O'Malley made a ridiculous argument in support of ousted John Jay College professor and convicted terrorist Susan Rosenberg.

How could O'Malley support this dangerous radical and convicted felon who would still be in prison but for Bill Clinton's pardon?

Her criticism of Jeremy Travis, president of John Jay, is unfair and outrageous.

He is a true scholar and a tough advocate of creative criminal-justice ideas and methods.

He did the right thing in firing Rosenberg.

Michael Gorman

I find it startling in the wake of 9/11 that a professor with a terrorist past would be permitted to teach at John Jay College.

O'Malley should realize that this isn't an issue of integrating a so-called "rehabilitated felon" back into society.

The concern is about allowing someone with Rosenberg's past terrorist ties poison the minds of our youth with her sick philosophy.

Owen Allen
Stony Point

In her letter, O'Malley correctly notes that one of the goals of the U.S. criminal-justice system is rehabilitation.

However, she fails to mention that this grandiose goal is rarely accomplished, which is the major reason why most of our criminals are repeat offenders.

Rosenberg served 18 years for the possession of a large quantity of explosives and guns in her apartment and was associated with the people convicted in the 1981 Brinks robbery, in which two cops and a security guard were killed.

There seems to be a pattern with CUNY and terrorists.

Last year, CUNY Law presented its annual Public Interest Lawyer of the Year Award to Lynne Stewart.

Stewart stands indicted for allegedly helping Sheikh Omar Abdel Rahman (of 1993 WTC bombing fame) to illegally communicate with his terrorist followers.

O'Malley states that "Decisions as to who should be teaching at a college should not be based on the wishes of groups external to the college."

I'm a taxpayer, so my taxes pay for O'Malley's salary and for that of Rosenberg.

Elio Valenti

With their leftist ideology and attempts to enact a global agenda, the University Faculty Senate and the PSC leadership have tarnished the image of the entire CUNY faculty in the eyes of the public. This may have significantly negative consequences in terms of student and faculty recruitment, as well as contract negotiations. We - both faculty and students - suffer. We are pleased that The Patriot, after many years of untiring effort at informing the CUNY community of the true agenda of these radical faculty "leaders", has now been joined by members of the public.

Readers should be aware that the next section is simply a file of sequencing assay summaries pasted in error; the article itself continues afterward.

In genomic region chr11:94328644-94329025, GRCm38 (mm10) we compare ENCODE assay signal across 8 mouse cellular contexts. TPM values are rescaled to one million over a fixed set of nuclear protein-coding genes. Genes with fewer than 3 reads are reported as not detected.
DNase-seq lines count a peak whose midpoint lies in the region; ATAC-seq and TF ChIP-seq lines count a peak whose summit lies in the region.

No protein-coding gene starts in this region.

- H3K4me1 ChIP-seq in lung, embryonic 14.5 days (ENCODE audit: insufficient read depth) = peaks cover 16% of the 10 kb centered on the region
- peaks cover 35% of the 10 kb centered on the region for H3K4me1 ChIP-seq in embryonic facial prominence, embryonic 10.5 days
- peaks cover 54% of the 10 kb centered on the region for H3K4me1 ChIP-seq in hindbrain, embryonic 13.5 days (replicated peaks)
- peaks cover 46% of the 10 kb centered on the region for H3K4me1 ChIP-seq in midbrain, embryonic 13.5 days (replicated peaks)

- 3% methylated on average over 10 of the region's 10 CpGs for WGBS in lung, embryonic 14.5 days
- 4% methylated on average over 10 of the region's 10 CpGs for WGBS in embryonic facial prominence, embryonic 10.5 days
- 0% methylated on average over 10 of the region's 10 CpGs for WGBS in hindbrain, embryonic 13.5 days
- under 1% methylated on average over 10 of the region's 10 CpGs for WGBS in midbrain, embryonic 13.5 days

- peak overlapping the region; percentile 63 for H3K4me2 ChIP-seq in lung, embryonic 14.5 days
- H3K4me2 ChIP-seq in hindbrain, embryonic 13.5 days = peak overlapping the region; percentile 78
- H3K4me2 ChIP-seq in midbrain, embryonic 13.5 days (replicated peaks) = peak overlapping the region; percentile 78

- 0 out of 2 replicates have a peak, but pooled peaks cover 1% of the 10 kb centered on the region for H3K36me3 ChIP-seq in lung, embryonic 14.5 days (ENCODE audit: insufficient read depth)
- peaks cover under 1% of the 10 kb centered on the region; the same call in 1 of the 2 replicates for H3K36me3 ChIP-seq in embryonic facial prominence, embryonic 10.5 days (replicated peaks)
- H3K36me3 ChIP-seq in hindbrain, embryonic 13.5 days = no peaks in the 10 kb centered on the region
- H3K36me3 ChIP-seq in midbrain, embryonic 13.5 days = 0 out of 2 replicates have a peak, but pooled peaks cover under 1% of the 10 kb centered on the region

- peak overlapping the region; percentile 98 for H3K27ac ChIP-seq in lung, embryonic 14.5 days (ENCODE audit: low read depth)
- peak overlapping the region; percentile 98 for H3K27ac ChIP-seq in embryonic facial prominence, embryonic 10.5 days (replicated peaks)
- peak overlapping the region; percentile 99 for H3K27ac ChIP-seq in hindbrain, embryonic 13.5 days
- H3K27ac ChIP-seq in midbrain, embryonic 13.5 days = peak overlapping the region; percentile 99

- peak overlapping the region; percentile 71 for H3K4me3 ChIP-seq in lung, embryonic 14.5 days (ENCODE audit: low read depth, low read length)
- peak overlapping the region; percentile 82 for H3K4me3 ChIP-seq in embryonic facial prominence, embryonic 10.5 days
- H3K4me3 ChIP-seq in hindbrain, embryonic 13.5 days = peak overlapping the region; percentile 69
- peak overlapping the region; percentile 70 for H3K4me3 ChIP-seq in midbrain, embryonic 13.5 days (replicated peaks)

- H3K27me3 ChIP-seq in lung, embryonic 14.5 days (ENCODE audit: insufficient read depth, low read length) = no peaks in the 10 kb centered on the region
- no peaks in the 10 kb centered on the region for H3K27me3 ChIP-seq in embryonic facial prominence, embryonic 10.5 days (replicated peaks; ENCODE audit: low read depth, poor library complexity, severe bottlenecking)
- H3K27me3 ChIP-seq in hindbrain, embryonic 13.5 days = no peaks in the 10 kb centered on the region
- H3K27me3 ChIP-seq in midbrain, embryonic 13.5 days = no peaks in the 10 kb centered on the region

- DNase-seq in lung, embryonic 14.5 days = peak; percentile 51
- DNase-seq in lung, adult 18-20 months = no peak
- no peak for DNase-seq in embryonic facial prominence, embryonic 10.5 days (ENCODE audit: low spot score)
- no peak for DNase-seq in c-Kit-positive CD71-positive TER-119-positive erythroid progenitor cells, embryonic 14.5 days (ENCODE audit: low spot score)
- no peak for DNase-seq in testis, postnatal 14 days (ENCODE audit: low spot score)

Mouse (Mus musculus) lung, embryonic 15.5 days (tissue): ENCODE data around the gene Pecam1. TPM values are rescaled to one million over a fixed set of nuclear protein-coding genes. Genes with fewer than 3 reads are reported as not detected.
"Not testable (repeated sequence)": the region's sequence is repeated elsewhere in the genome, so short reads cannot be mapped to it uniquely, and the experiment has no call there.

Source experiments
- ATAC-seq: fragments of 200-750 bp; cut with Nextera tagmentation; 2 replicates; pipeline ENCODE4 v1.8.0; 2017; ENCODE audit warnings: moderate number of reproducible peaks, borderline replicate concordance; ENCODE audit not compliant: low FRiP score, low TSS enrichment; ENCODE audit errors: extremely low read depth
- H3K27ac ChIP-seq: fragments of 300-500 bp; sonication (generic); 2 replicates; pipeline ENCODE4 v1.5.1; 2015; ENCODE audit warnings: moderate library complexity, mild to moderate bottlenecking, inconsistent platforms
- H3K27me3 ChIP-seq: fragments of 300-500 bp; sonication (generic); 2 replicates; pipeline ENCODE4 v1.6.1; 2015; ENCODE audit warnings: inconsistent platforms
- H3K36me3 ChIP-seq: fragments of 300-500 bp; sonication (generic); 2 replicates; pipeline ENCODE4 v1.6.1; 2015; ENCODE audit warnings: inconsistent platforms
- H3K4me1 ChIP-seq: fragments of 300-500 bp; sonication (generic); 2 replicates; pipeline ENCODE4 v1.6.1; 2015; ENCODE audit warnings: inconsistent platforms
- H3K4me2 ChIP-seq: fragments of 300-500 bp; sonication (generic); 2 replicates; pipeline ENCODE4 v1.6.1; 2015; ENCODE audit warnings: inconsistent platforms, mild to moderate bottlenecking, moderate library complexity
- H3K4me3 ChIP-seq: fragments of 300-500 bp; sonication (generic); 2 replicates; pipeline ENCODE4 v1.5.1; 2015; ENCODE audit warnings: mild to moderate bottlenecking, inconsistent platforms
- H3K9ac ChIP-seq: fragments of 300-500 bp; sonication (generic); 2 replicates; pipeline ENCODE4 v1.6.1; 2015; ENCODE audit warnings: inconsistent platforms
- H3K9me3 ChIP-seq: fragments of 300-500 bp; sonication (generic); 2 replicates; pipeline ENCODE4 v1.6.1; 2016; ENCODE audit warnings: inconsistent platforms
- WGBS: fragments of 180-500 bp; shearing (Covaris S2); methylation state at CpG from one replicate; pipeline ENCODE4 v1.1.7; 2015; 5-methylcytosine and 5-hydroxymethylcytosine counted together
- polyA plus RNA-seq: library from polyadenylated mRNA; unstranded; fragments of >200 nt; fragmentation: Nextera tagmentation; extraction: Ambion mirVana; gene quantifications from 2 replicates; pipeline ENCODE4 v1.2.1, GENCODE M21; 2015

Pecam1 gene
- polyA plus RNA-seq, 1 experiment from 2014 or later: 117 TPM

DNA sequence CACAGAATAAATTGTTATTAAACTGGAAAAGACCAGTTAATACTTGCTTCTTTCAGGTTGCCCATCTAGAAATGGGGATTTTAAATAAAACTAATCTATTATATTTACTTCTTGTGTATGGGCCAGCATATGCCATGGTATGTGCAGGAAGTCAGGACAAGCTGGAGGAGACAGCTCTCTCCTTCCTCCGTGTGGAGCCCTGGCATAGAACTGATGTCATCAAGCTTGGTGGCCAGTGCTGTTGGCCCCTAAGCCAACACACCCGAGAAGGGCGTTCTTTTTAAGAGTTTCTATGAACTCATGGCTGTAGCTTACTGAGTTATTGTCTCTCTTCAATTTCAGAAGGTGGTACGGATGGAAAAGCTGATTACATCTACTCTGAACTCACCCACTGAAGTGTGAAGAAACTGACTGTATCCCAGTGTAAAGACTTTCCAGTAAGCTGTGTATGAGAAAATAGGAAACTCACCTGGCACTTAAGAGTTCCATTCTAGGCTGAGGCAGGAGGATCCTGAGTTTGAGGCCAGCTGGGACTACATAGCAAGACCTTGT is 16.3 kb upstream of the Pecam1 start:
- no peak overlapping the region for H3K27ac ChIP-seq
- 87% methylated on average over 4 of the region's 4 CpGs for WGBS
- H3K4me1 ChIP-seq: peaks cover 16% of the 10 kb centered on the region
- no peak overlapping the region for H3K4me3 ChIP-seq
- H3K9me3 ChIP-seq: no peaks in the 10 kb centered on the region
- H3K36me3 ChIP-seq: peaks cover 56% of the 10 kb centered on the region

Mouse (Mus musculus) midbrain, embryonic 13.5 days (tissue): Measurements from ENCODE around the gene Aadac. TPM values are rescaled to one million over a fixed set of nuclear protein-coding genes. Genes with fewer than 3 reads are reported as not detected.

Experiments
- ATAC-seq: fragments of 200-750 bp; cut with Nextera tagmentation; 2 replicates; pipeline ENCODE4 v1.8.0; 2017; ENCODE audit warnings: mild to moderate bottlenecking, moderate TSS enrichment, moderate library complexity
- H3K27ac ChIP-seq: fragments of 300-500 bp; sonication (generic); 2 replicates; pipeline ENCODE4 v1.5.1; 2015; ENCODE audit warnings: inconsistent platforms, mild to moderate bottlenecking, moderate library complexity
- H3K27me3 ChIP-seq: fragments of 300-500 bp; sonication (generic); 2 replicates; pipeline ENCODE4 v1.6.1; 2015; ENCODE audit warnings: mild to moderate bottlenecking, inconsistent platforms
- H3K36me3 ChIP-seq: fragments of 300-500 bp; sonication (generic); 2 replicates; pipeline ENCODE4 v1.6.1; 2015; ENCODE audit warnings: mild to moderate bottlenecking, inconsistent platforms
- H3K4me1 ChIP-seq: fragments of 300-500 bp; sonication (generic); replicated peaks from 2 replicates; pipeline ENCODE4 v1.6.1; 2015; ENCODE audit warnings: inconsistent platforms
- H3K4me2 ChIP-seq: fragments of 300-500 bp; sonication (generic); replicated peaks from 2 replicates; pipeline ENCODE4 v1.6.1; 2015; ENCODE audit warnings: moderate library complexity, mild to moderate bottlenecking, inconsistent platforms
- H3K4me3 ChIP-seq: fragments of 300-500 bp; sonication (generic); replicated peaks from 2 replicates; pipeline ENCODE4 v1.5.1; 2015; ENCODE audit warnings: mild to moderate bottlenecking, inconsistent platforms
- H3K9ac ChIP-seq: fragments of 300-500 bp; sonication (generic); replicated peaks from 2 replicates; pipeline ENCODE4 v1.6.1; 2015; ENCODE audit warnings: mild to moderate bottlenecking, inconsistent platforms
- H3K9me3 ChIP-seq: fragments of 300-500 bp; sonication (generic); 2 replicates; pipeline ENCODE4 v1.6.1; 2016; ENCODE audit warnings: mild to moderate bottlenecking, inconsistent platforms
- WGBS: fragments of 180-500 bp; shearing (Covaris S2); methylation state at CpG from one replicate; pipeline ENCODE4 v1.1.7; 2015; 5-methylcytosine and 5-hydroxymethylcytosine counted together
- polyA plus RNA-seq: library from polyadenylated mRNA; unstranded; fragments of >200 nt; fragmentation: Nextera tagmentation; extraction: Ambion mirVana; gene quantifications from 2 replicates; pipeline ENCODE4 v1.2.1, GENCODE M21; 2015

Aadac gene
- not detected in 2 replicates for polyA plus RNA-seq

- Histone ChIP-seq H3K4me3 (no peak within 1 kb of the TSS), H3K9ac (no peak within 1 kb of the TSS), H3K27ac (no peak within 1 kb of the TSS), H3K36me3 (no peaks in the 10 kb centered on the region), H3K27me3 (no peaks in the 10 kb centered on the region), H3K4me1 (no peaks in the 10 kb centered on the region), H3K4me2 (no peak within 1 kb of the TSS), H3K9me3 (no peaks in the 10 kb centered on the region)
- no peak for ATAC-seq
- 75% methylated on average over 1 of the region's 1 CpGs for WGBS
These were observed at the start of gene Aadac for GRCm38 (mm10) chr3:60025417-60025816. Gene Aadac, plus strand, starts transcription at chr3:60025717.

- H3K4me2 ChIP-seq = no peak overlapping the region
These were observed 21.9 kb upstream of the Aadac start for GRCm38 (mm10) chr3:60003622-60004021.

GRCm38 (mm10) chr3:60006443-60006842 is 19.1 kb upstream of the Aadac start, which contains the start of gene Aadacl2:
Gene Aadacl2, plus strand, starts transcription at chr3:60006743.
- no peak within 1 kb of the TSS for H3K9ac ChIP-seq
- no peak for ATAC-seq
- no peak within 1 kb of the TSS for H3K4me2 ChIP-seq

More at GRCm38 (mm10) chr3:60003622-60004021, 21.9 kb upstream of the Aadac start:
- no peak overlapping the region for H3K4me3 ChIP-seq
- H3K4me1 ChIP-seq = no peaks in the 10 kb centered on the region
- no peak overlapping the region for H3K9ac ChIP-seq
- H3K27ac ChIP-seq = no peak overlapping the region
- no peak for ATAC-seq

We urge the PSC leaders to refrain from asking faculty to join them in demonstrating against John Jay's correct decision not to rehire adjunct Susan Rosenberg, who was convicted "for the possession of a large quantity of explosives and guns...and was associated with the people convicted in the 1981 Brinks robbery, in which two cops and a security guard were killed." We also appeal to the conscience of the PSC's radical leaders not to waste member dues in defending Rosenberg in grievance procedures. They should have the good sense to know that when professors are involved in murder, they shouldn't be in the classroom, educating young minds.

The PSC has already wasted thousands of dollars - our dues money - defending Mohammed Yousry in arbitration (AAA Case No. 13-390-00960-03) - a case that was not only lost for Yousry, but which resulted in loss of important rights for all CUNY adjuncts (see Patriot Vol 23 No. 2). Please DON'T waste any more of our hard-earned dues dollars.

Sharad Karkhanis, Ph.D.

Professor Emeritus